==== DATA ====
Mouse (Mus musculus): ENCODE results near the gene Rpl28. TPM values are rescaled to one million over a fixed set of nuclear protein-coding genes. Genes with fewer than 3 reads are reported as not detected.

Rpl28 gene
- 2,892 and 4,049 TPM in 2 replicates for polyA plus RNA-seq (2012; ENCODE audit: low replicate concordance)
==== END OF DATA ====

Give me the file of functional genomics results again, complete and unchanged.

Mouse (Mus musculus): ENCODE results near the gene Rpl28. TPM values are rescaled to one million over a fixed set of nuclear protein-coding genes. Genes with fewer than 3 reads are reported as not detected.

Rpl28 gene
- 2,892 and 4,049 TPM in 2 replicates for polyA plus RNA-seq (2012; ENCODE audit: low replicate concordance)